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United States Court of Appeals, Ninth Circuit.

UNITED STATES of America, Plaintiff-Appellant, v. Martha Julia MAFFEI, Defendant-Appellee.

No. 19-10389

Decided: October 27, 2020

Before: McKEOWN and NGUYEN, Circuit Judges, and VITALIANO,** District Judge. Samantha Schott, Assistant U.S. Attorney, DOJ - U.S. Department of Justice, San Francisco, CA, Merry Jean Chan, Briggs Matheson, Assistant U.S. Attorneys, Kelly Irene Volkar, DOJ-USAO, San Francisco, CA, for Plaintiff - Appellant Jerome Matthews, Assistant Federal Public Defender, FPDCA - Federal Public Defender's Office, Oakland, CA, for Defendant - Appellee


The United States appeals the district court's order granting Martha Maffei's motion to suppress. The parties are familiar with the facts, so we do not repeat them here. We have jurisdiction under 18 U.S.C. § 3731, and we affirm.

1. “We review the district court's [suppression order] de novo and the underlying factual findings for clear error.” United States v. Zapien, 861 F.3d 971, 974 (9th Cir. 2017) (per curiam) (quoting United States v. Rodriguez-Preciado, 399 F.3d 1118, 1125, amended by 416 F.3d 939 (9th Cir. 2005) (mem.)). The district court did not clearly err in finding that there were not “significant indications that [Michael] was under the influence of marijuana.” We therefore affirm the district court's finding that there was no probable cause to search Maffei's vehicle for evidence of driving under the influence of marijuana in violation of California Vehicle Code § 23152(f).

2. We do not address whether there was probable cause to search Maffei's vehicle under federal law. We generally do not “consider an issue not passed upon below.” Dodd v. Hood River Cnty., 59 F.3d 852, 863 (9th Cir. 1995) (quoting Singleton v. Wulff, 428 U.S. 106, 120, 96 S.Ct. 2868, 49 L.Ed.2d 826 (1976)). Here, the United States not only failed to raise this issue below, it also specifically gave up two clear opportunities to address it. During the suppression hearing, the district court specifically raised the question of whether and how federal law would apply. The district court also asked the parties if there was anything else the court should consider. The United States made no arguments in response. The district court then invited supplemental authority and briefing on topics discussed at the hearing, but the United States only advanced its state-law theory in post-hearing briefing. Although the United States attempts to align this case with United States v. Williams, 846 F.3d 303 (9th Cir. 2016), there is no reason to think that the government affirmatively waived the opportunity to address the argument it later raised on appeal in that case. We therefore find that the United States waived the argument that probable cause was established based on federal law. See USA Petroleum Co. v. Atl. Richfield Co., 13 F.3d 1276, 1280–84 (9th Cir. 1994) (finding waiver of a predatory-pricing theory under section 1 of the Sherman Act where the party only advanced a separate predatory-pricing theory before the district court); see also United States v. Liew, 856 F.3d 585, 600 (9th Cir. 2017) (finding an objection to certain jury instructions waived because the party agreed to the jury instructions despite being aware of case law it eventually relied on to challenge the instructions upon appeal).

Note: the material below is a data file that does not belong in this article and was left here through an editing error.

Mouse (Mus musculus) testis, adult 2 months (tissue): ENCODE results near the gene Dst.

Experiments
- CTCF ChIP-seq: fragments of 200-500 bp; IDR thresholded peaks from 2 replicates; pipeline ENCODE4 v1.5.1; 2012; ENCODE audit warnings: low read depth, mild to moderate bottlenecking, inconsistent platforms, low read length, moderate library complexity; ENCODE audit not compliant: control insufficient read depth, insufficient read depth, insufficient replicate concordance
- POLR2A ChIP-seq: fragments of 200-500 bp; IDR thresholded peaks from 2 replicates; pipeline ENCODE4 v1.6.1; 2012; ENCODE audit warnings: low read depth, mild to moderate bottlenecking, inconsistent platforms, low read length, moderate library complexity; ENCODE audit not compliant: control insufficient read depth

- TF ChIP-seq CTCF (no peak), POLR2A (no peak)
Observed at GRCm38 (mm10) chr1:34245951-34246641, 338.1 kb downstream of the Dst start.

3. The United States did not establish that the good-faith exception to the exclusionary rule applies here, and we therefore affirm the order suppressing evidence found in Maffei's car without a warrant as well as evidence found in her apartment with a warrant. When a search warrant is based on illegally obtained evidence, we analyze “whether the police misconduct that led to discovery of the illegally obtained evidence is itself subject to the good-faith exception.” United States v. Artis, 919 F.3d 1123, 1133 (9th Cir. 2019).

We conclude that the officer's decision to search Maffei's car is not subject to the good-faith exception. The United States argues that the officer reasonably relied on cases holding that the odor of marijuana alone establishes probable cause to search a vehicle. But Proposition 64 clearly established that lawful cannabis activity is no longer a “basis for detention, search, or arrest.” Cal. Health & Safety Code § 11362.1(c). Given this clear change in California law, it was unreasonable for the officer to rely on cases holding that the odor of marijuana alone establishes probable cause to search the vehicle. See, e.g., United States v. Underwood, 725 F.3d 1076, 1087 (9th Cir. 2013) (determining that the good faith exception did not apply because, among other reasons, the law was clear).


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